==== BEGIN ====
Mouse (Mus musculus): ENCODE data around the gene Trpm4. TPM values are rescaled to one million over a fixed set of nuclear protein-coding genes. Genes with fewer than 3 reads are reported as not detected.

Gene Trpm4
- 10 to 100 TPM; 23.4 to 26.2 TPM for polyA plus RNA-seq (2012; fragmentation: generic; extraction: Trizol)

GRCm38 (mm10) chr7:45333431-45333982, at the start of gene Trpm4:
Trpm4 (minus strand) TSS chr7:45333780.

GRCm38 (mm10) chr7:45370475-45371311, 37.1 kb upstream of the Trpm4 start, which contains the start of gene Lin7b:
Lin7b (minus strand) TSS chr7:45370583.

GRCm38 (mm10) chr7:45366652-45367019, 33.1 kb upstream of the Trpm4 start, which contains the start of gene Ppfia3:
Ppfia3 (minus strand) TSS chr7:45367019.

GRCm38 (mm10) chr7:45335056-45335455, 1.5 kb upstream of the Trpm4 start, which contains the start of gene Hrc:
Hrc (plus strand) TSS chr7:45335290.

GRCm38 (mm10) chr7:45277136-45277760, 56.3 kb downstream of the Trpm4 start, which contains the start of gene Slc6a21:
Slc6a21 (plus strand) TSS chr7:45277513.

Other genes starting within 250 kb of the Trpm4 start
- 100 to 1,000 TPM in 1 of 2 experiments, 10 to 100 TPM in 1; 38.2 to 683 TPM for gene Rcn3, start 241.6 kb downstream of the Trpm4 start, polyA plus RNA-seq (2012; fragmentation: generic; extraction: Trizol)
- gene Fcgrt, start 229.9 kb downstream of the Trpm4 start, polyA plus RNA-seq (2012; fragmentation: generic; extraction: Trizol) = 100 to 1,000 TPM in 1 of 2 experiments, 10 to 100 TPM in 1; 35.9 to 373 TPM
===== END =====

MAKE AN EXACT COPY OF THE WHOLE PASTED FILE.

Mouse (Mus musculus): ENCODE data around the gene Trpm4. TPM values are rescaled to one million over a fixed set of nuclear protein-coding genes. Genes with fewer than 3 reads are reported as not detected.

Gene Trpm4
- 10 to 100 TPM; 23.4 to 26.2 TPM for polyA plus RNA-seq (2012; fragmentation: generic; extraction: Trizol)

GRCm38 (mm10) chr7:45333431-45333982, at the start of gene Trpm4:
Trpm4 (minus strand) TSS chr7:45333780.

GRCm38 (mm10) chr7:45370475-45371311, 37.1 kb upstream of the Trpm4 start, which contains the start of gene Lin7b:
Lin7b (minus strand) TSS chr7:45370583.

GRCm38 (mm10) chr7:45366652-45367019, 33.1 kb upstream of the Trpm4 start, which contains the start of gene Ppfia3:
Ppfia3 (minus strand) TSS chr7:45367019.

GRCm38 (mm10) chr7:45335056-45335455, 1.5 kb upstream of the Trpm4 start, which contains the start of gene Hrc:
Hrc (plus strand) TSS chr7:45335290.

GRCm38 (mm10) chr7:45277136-45277760, 56.3 kb downstream of the Trpm4 start, which contains the start of gene Slc6a21:
Slc6a21 (plus strand) TSS chr7:45277513.

Other genes starting within 250 kb of the Trpm4 start
- 100 to 1,000 TPM in 1 of 2 experiments, 10 to 100 TPM in 1; 38.2 to 683 TPM for gene Rcn3, start 241.6 kb downstream of the Trpm4 start, polyA plus RNA-seq (2012; fragmentation: generic; extraction: Trizol)
- gene Fcgrt, start 229.9 kb downstream of the Trpm4 start, polyA plus RNA-seq (2012; fragmentation: generic; extraction: Trizol) = 100 to 1,000 TPM in 1 of 2 experiments, 10 to 100 TPM in 1; 35.9 to 373 TPM